Where Are They Now: J.J. Meadors
It wasn't a difficult decision where to train for Joe Adams when he committed to Arkansas following his senior season at Central Arkansas Christian in Maumelle.
With former Razorback receiver J.J. Meadors running the show at Meadors Pure Speed in Little Rock and fellow Hog great Anthony Lucas assisting, Adams had little to no hesitation signing up.
"It helped me a lot just learning from two receivers that had played in the SEC," Adams said. "Just watching those guys and learning from them was a great experience."
Meadors made a name for himself as one of the school's all-time great pass catchers during a difficult four-year transition period for the Razorbacks in the 1990s. Meadors' class was the first to play its entire career in the Southeastern Conference and capped off its senior campaign with the school's first SEC West championship in 1995.
Meadors was instrumental that season, recording what is still a school-record 62 receptions. His touchdown catch with six seconds remaining against Alabama remains his most recognizable feat as the Hogs beat the Crimson Tide for the first time ever that year. In addition to his accomplishments on the football field, Meadors was a three-time national champion as a member of the Razorbacks' track and field program under John McDonnell.
He moved to Little Rock in 2008 after his career with Phizer Pharmaceuticals ended in Dallas came to an end.
"When I was living in Dallas I had a couple of people that had asked me to work with their kids on speed training," said Meadors, a certified USA Track & Field speed instructor. "At the same time I was working for Phizer but I basically got caught up in a layoff. I spent about five years in pharmaceutical sales and in corporate America. I took a severance package and got started on my own, moved back to Little Rock and have been doing speed training ever since."
Meadors opened Meadors Pure Speed in 2008. In addition to Adams, he has worked with notables such as Louisiana Tech receiver Cruz Williams and former Razorback Neal Barlow.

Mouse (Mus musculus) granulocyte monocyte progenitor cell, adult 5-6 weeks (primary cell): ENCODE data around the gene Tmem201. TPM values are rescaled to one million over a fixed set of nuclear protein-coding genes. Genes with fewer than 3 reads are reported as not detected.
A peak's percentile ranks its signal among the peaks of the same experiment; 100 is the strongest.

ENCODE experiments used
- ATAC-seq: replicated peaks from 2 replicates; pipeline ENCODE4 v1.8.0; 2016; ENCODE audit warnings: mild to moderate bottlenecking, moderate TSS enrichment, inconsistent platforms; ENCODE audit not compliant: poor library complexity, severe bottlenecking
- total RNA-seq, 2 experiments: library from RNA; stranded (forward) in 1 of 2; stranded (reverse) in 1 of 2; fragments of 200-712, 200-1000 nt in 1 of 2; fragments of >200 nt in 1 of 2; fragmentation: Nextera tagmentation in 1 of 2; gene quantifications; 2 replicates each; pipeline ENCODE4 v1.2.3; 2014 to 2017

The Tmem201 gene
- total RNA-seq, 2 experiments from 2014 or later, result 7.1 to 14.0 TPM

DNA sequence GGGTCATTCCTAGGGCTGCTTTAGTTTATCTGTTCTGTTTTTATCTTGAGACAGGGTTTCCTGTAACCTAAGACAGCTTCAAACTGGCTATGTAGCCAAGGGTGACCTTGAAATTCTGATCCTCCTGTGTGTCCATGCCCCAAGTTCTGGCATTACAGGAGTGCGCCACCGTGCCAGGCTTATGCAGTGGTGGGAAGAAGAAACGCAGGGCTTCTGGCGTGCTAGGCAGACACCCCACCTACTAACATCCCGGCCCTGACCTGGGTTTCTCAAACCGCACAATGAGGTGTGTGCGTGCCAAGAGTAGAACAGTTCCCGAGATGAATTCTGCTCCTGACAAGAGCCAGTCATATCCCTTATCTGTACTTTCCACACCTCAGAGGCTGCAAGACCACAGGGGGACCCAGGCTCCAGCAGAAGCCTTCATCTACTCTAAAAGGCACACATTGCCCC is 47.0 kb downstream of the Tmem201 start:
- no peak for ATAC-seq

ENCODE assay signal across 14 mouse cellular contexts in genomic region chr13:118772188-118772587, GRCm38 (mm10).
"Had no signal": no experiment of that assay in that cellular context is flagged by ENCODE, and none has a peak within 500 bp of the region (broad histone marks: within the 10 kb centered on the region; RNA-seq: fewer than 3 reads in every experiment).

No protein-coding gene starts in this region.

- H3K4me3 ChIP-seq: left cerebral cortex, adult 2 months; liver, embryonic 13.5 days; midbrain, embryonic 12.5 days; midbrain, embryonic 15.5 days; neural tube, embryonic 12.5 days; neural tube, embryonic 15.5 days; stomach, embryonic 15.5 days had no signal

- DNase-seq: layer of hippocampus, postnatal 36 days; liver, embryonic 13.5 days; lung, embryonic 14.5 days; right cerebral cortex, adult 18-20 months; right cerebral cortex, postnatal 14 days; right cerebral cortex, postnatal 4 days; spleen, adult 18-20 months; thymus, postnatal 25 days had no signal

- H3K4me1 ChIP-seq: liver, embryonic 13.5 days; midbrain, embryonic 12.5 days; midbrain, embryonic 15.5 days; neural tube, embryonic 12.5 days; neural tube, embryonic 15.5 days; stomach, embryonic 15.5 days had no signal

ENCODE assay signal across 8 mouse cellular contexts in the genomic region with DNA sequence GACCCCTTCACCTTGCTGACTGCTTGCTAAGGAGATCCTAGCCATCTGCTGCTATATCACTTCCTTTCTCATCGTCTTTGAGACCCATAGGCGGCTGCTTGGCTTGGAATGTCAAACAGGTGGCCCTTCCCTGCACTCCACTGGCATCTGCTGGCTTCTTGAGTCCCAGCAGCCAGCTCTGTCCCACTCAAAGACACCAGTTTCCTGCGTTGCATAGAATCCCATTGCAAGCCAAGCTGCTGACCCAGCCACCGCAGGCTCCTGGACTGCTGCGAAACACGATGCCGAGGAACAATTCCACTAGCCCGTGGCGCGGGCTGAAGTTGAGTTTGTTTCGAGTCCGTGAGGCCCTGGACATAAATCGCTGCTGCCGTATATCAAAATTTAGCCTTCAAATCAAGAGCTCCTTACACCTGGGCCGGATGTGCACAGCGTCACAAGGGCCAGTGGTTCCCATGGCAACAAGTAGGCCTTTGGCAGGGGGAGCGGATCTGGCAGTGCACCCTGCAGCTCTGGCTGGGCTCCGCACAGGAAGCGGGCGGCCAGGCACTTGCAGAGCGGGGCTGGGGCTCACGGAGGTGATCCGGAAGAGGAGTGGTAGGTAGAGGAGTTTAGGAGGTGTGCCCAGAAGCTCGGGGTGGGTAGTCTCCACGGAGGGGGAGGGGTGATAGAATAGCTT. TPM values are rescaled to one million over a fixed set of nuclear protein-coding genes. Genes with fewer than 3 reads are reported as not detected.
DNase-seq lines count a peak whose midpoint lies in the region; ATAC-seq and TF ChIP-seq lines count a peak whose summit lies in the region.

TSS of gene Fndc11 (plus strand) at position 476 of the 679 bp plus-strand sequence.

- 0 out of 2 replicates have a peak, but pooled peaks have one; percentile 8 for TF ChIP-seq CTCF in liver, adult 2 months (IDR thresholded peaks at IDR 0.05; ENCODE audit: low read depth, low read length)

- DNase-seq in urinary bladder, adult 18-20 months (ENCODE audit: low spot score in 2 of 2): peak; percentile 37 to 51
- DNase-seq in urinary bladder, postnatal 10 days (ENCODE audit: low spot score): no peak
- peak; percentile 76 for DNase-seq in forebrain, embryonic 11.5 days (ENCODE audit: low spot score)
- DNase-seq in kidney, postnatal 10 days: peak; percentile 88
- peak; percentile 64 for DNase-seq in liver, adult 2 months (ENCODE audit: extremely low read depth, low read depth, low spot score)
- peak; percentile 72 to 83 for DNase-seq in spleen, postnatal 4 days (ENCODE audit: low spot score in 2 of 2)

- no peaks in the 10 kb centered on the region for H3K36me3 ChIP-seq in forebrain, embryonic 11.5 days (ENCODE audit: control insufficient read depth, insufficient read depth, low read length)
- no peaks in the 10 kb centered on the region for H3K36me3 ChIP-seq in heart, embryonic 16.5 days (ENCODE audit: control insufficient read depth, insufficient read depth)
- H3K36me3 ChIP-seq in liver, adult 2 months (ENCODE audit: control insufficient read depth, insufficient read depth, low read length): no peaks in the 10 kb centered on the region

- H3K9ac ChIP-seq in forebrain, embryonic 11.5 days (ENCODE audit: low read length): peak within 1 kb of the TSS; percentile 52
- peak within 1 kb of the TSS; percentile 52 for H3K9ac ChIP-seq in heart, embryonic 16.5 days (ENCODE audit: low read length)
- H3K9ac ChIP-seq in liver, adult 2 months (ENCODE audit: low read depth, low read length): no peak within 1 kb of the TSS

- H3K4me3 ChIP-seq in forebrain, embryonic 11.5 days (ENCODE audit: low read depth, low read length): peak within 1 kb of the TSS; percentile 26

"It's great," said Meadors, who has also worked as a counselor at both the Manning Passing Academy in Louisiana and NIKE Combine in Dallas.
"After a couple of years I kind of have the place up and running, and it's given me a great sense of fulfillment. The last couple of years I've had the chance to work with some talented individuals. It's great to wake up in the morning and be able to go and do a job that you really love doing. I loved doing pharmaceuticals and the compensation was great, but doing what I'm doing now is just the right move."
Moving to central Arkansas has also given Meadors the opportunity to mentor Razorback receivers like Adams.
"It's good having relationships with guys like that," Adams said. "I'm able to talk with him and Anthony a lot. They're able to tell me things to look for."
Now in his third year at Arkansas, Adams is part of arguably the best group of wide receivers in the SEC. It's a group that reminds Meadors of his playing days.
"In '95 we had myself, Anthony Lucas and Anthony Eubanks, and we were all out there playing at the same time," Meadors said. "I thought that was a pretty salty group of wide receivers.
"Collectively I think it's the best group since we were there. When you look at what I did, what Lucas did and what Eubanks did, it's arguably the three best receivers to ever play together at one time. Now you have Joe Adams, Jarius Wright, Greg Childs and Cobi Hamilton, along with talented tight ends like D.J. Williams, and all those guys could go anywhere in the SEC and be a No. 1 guy. I think we have a lot of weapons."
Like all Razorback fans, Meadors has high expectations for the 2010 Razorbacks. While teams in '02 and '06 matched it with division titles, Meadors believes this could finally be the season Arkansas surpasses the bar set his senior season.